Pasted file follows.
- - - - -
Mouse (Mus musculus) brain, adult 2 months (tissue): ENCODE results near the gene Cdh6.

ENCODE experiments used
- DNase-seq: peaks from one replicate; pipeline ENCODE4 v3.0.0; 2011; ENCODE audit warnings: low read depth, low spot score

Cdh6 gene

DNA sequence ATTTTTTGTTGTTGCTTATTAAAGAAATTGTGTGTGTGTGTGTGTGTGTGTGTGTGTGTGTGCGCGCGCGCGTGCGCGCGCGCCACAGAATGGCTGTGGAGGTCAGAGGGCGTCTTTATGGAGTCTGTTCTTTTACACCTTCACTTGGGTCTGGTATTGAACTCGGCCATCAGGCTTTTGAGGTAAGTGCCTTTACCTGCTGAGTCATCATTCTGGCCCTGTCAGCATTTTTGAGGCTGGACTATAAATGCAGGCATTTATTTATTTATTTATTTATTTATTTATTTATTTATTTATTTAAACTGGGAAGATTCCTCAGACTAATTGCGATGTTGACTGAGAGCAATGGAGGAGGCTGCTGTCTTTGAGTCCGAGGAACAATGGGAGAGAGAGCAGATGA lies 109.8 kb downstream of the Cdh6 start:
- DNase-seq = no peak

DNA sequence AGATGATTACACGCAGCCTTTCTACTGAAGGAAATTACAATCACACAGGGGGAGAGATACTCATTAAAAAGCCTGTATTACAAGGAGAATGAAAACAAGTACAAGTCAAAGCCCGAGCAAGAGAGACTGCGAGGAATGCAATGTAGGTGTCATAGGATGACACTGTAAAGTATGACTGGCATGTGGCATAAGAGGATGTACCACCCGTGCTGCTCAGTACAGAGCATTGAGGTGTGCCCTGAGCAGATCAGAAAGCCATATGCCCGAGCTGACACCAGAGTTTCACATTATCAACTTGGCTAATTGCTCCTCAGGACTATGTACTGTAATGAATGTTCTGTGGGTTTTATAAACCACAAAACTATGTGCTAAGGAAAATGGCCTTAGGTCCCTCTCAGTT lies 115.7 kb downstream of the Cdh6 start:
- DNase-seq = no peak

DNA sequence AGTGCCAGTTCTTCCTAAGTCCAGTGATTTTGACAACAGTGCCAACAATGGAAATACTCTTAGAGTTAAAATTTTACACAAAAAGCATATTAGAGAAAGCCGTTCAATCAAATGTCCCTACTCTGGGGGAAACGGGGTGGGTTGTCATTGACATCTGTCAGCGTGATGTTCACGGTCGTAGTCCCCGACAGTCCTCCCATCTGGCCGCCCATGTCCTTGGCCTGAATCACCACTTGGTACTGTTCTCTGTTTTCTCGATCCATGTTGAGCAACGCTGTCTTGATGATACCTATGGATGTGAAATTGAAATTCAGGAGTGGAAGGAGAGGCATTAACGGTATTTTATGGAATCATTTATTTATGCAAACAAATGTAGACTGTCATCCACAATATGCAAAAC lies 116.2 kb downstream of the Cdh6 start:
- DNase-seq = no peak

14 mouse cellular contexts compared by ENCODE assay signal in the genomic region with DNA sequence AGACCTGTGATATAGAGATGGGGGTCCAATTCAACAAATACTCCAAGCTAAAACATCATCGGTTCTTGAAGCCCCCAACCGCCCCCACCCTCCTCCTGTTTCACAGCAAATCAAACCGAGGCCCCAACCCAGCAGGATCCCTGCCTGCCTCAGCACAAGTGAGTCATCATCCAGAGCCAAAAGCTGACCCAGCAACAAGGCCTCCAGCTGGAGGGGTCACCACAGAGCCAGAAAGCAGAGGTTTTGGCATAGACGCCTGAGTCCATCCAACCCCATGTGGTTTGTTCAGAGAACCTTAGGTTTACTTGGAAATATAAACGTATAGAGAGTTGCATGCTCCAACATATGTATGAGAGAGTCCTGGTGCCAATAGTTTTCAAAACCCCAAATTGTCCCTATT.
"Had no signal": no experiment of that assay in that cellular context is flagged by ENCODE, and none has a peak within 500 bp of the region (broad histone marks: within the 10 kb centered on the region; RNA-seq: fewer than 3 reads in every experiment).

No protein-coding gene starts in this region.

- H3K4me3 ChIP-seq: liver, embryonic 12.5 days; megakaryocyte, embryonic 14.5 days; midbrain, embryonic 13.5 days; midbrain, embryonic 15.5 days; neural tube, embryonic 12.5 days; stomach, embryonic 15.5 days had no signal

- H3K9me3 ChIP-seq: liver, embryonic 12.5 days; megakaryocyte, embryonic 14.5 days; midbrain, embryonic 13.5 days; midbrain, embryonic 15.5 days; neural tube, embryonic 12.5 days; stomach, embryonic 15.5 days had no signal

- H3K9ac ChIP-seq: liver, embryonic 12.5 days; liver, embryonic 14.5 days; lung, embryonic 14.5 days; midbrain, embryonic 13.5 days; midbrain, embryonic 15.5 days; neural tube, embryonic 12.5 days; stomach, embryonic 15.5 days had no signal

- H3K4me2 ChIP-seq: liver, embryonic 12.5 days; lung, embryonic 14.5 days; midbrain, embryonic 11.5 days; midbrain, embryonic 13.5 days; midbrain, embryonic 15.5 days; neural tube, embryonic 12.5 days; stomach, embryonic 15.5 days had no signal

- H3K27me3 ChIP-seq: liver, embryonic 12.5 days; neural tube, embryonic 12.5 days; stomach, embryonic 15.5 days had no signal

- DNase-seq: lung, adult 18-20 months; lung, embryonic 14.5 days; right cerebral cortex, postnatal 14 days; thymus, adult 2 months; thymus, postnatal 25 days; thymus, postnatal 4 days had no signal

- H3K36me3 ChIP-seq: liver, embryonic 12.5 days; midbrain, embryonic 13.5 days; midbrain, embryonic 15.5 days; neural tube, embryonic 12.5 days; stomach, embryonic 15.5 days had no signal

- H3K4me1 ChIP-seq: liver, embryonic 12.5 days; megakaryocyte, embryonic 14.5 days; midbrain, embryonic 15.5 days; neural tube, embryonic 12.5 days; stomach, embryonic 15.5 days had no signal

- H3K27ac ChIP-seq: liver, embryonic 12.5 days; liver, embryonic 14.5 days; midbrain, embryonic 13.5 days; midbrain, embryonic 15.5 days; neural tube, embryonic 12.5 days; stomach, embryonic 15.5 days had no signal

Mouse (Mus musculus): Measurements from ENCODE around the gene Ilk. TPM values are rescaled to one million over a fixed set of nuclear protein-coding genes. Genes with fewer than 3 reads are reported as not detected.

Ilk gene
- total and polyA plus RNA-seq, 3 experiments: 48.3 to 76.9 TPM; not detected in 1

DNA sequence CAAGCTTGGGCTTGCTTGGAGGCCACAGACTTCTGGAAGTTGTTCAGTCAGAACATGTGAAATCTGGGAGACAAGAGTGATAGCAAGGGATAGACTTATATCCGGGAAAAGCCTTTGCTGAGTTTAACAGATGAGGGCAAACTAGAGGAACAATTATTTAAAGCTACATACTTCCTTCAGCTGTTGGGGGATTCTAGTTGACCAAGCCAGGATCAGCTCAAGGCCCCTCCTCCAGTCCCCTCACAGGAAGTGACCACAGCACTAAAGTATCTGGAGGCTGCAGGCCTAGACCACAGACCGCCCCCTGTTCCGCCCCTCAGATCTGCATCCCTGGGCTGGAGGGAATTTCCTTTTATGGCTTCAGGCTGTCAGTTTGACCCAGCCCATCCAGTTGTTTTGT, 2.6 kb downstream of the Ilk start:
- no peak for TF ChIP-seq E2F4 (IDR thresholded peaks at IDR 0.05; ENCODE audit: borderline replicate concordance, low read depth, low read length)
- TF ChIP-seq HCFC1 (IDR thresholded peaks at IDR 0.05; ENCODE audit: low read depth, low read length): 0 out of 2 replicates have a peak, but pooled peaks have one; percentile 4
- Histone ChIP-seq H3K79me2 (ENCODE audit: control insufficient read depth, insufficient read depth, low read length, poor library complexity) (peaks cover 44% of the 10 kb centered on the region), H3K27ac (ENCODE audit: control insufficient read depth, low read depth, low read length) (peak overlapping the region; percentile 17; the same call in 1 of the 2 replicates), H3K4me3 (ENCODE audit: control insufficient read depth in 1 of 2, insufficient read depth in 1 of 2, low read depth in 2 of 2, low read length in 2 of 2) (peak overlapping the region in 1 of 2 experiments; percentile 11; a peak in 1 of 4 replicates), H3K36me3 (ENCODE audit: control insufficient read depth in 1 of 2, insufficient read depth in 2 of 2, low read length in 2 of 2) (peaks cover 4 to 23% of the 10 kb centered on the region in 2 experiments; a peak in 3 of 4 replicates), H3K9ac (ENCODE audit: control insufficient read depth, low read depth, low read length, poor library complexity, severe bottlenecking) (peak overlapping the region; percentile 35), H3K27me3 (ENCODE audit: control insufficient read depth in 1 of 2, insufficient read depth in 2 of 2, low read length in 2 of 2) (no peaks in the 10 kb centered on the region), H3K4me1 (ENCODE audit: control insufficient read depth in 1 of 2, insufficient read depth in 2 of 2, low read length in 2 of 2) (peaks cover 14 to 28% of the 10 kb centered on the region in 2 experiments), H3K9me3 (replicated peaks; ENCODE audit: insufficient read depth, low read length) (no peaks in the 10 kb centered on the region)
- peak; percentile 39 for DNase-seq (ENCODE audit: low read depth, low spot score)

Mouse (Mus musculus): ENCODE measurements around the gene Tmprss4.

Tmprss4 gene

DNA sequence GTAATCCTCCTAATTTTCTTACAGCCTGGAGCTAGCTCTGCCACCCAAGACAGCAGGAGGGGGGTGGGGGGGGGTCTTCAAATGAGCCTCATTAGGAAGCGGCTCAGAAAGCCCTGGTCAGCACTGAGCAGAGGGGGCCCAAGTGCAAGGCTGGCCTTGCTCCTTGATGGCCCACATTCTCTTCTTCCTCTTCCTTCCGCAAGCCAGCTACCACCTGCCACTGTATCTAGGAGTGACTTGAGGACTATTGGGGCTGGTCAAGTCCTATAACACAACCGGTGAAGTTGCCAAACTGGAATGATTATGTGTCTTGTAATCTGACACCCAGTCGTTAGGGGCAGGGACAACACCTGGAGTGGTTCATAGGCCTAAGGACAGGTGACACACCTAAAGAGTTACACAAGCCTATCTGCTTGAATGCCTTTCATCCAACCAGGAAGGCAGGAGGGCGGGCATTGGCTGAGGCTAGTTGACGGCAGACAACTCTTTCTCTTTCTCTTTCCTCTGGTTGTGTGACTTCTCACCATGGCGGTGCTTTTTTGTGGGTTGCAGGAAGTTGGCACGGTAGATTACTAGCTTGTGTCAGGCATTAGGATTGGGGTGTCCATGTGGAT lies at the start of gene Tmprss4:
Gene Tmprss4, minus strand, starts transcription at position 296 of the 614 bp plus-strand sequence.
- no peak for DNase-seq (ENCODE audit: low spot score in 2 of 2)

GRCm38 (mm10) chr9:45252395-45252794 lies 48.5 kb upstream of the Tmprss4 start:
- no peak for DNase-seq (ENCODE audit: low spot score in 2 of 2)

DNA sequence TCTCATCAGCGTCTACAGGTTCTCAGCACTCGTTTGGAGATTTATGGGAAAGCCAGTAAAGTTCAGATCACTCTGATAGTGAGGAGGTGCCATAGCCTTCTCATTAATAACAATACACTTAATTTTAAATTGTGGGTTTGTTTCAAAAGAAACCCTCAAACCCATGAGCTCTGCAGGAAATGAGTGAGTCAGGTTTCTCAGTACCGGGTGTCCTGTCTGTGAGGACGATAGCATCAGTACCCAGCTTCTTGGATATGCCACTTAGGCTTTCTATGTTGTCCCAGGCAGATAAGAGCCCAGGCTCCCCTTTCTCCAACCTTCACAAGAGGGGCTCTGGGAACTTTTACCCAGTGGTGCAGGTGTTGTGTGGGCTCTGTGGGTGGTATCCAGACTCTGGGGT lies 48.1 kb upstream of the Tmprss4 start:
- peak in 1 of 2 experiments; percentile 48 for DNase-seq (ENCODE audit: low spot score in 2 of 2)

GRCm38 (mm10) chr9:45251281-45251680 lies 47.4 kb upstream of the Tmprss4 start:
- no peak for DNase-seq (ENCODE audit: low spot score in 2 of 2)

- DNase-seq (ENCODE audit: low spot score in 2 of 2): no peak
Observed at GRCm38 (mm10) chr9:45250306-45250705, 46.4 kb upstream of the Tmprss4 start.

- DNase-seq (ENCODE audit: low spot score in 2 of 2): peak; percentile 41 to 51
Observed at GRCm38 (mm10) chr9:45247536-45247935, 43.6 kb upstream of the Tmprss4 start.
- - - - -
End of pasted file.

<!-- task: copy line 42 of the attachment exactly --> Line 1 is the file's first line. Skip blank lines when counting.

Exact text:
- DNase-seq (ENCODE audit: low spot score in 2 of 2): no peak